After about 2 hours, you will see a beautiful bark form on the outside of the pork. The internal temperature will be about 170F degrees. 

At this point, it’s time to make the pot of adobo. 

pork shoulder with bark

How to finish the adobo

Remove the pork shoulder from the smoker and let it rest for at least 15 minutes. This will allow the juices to settle down within the meat – instead of all over your cutting board.

Then, chop it into one- to two-inch pieces.

The next cooking stage is done in a large pot. You could put the pot on the smoker; however, since the adobo will be covered, I just finish it on a stovetop. 

pork shoulder chopped into cubes

While the meat has a beautiful bark, we want to add a bit more of a sear to the pieces, so brown them in the pot with a bit of hot oil.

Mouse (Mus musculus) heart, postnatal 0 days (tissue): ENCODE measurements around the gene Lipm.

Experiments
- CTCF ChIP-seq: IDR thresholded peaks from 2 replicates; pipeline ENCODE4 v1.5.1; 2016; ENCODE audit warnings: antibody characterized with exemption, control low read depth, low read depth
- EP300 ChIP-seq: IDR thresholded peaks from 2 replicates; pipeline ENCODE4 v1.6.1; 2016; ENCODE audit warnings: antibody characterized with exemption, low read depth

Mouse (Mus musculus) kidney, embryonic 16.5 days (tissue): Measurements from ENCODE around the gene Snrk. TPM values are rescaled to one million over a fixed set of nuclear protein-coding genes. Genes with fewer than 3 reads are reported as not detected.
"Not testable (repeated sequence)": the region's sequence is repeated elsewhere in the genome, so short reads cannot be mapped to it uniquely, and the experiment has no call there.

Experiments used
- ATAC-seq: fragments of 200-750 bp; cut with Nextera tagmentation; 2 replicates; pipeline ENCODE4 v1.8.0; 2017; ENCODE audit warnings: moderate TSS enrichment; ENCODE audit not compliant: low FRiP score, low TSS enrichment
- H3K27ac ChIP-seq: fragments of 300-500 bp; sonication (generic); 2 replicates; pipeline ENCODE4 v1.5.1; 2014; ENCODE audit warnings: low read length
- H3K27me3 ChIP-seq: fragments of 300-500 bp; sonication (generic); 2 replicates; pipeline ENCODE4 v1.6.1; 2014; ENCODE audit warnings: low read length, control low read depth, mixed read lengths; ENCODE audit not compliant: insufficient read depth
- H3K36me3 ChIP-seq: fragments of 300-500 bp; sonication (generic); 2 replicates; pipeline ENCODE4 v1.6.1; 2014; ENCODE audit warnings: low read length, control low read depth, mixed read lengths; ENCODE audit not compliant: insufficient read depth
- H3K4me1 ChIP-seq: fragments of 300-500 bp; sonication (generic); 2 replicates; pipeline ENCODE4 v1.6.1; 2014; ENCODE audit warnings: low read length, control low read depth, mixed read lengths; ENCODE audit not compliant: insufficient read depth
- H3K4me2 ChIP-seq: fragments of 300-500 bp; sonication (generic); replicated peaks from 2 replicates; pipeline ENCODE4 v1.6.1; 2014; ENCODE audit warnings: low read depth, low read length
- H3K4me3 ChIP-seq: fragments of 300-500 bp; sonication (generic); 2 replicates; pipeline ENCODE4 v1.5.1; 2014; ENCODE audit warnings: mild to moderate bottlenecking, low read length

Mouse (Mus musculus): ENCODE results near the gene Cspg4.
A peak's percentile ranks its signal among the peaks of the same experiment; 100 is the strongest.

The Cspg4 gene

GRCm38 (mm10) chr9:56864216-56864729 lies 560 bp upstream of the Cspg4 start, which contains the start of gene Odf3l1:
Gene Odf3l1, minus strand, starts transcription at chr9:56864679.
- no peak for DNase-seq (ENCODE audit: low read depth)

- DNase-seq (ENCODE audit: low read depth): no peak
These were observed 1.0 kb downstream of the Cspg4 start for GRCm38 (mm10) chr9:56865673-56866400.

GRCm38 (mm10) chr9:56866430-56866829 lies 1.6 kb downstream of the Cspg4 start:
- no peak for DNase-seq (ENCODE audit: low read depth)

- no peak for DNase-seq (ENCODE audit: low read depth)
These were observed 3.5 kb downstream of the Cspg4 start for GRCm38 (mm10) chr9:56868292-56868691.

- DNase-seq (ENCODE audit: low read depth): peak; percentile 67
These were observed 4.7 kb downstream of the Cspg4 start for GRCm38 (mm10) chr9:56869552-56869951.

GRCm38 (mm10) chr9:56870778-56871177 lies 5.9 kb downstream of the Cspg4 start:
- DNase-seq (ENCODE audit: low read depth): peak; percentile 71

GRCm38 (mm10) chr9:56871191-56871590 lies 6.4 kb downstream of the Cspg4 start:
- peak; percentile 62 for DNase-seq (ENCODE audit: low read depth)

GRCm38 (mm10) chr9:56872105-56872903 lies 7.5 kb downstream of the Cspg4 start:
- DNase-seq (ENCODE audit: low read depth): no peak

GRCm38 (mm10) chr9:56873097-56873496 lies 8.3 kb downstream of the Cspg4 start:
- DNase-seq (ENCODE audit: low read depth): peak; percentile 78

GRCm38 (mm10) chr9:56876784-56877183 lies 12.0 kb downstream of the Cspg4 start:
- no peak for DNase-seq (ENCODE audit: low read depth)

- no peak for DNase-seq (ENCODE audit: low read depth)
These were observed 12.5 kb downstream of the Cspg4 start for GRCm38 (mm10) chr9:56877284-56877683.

pot of smoked pork adobo

I like to do this in two batches, so I don’t overcrowd the pot. If you add too much at once, you’ll just be steaming the meat.

onions in pot

Once the meat is browned, remove it from the pot and add the onions and garlic. Then, pour in the ingredients from the spray bottle to deglaze the pot and dissolve those flavorful bits on the bottom. These will really make your broth taste fantastic. 

Then, add the meat back to the pot along with the remaining seasoning, bay leaves and a bit more water. Cover it and let it simmer for at least an hour. 

You’ll notice the recipe calls for coarse-ground pepper and whole peppercorns. As the peppercorns cook, they will begin to break down and become soft. I really enjoy eating the softened whole peppercorns. They just add to the complex flavors of this dish. 

pot of smoked pork adobo

When is pork adobo done

You’ll know the adobo is ready when the pork is fork tender. It will literally melt in your mouth. 

It will generally be ready in about an hour, but you can keep it on low and let it ride even longer for a deeper, more robust flavor.